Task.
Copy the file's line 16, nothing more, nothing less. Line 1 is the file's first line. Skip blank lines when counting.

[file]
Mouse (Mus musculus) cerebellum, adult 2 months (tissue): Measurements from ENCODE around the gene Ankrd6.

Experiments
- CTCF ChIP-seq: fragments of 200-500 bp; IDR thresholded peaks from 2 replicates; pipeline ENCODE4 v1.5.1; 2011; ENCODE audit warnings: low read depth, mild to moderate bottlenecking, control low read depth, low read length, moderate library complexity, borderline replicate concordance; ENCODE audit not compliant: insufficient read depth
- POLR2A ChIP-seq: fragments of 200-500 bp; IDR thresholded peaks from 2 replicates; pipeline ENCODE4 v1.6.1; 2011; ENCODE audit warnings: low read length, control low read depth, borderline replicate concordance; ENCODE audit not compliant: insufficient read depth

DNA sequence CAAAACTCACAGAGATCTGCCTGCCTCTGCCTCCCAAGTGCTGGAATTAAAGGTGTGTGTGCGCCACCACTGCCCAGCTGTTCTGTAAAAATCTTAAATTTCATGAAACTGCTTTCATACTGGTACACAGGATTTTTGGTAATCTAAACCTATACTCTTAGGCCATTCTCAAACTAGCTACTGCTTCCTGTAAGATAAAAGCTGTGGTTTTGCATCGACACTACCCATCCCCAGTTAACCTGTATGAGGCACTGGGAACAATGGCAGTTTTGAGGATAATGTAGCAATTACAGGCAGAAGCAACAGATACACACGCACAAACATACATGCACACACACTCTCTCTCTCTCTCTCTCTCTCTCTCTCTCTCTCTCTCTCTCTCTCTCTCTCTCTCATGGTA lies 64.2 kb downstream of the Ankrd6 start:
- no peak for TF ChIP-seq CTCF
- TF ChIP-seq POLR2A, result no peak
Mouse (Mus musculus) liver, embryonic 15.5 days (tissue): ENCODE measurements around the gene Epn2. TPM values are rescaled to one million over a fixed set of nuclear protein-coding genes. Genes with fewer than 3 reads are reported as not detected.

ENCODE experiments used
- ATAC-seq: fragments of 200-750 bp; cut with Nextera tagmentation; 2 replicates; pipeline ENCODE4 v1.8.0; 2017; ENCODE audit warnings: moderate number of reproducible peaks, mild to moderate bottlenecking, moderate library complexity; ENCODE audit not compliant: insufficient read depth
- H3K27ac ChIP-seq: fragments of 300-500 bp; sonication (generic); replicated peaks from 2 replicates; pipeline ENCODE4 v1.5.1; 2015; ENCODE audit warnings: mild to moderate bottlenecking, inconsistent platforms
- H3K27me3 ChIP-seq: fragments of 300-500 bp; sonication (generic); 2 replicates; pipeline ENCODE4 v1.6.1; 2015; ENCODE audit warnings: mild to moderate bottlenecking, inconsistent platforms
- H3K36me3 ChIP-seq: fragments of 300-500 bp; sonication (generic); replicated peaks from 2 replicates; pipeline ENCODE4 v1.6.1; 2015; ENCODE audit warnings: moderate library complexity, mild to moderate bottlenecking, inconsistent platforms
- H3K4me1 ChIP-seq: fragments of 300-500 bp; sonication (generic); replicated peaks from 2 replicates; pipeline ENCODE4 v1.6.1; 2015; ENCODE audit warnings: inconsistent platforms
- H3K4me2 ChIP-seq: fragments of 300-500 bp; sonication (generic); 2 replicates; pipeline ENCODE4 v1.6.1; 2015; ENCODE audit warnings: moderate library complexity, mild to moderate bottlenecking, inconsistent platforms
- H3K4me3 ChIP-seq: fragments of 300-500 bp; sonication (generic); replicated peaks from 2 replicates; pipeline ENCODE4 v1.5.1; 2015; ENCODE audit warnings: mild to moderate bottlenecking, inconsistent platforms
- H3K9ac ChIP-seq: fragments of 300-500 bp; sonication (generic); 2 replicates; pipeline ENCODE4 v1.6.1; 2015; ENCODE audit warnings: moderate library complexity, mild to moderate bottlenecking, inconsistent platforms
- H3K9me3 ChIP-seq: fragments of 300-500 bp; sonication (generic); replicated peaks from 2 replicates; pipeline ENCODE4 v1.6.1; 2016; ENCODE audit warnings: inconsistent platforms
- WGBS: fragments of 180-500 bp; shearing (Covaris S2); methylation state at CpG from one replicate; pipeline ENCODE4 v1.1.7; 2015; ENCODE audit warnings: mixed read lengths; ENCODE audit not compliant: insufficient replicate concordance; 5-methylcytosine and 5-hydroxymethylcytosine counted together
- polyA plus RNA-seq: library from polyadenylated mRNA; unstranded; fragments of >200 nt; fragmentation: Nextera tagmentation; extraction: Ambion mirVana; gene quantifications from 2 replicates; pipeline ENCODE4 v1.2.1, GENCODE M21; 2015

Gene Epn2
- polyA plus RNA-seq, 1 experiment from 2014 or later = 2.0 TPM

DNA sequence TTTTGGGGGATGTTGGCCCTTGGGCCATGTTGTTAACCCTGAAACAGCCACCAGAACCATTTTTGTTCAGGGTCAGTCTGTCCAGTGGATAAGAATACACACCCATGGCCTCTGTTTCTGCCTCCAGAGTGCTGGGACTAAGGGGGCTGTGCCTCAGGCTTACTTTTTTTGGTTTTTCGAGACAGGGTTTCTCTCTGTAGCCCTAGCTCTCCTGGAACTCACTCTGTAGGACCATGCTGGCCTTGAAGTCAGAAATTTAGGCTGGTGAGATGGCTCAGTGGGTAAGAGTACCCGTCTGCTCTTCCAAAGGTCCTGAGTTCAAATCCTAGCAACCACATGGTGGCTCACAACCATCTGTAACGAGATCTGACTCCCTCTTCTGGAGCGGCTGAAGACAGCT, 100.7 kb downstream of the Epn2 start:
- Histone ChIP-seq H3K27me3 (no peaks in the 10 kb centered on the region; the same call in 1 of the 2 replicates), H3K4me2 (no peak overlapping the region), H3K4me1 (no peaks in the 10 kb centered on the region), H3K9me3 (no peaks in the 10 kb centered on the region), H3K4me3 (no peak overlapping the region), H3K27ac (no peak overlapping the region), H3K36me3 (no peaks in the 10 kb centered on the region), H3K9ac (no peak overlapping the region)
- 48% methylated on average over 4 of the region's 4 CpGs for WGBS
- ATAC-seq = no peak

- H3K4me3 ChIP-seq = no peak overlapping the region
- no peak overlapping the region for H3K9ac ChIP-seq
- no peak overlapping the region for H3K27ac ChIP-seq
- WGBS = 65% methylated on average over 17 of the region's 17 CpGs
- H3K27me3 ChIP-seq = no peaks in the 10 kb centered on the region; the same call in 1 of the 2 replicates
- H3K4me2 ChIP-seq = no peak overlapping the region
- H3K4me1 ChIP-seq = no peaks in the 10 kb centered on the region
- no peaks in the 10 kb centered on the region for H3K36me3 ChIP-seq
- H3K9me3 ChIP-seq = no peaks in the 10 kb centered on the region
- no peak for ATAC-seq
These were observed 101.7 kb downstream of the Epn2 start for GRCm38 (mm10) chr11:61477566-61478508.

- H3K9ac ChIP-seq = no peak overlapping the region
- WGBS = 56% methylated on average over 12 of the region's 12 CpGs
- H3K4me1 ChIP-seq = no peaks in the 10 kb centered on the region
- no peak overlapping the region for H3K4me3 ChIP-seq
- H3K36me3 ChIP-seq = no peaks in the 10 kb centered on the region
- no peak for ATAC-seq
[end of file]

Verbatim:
- H3K4me3 ChIP-seq: fragments of 300-500 bp; sonication (generic); replicated peaks from 2 replicates; pipeline ENCODE4 v1.5.1; 2015; ENCODE audit warnings: mild to moderate bottlenecking, inconsistent platforms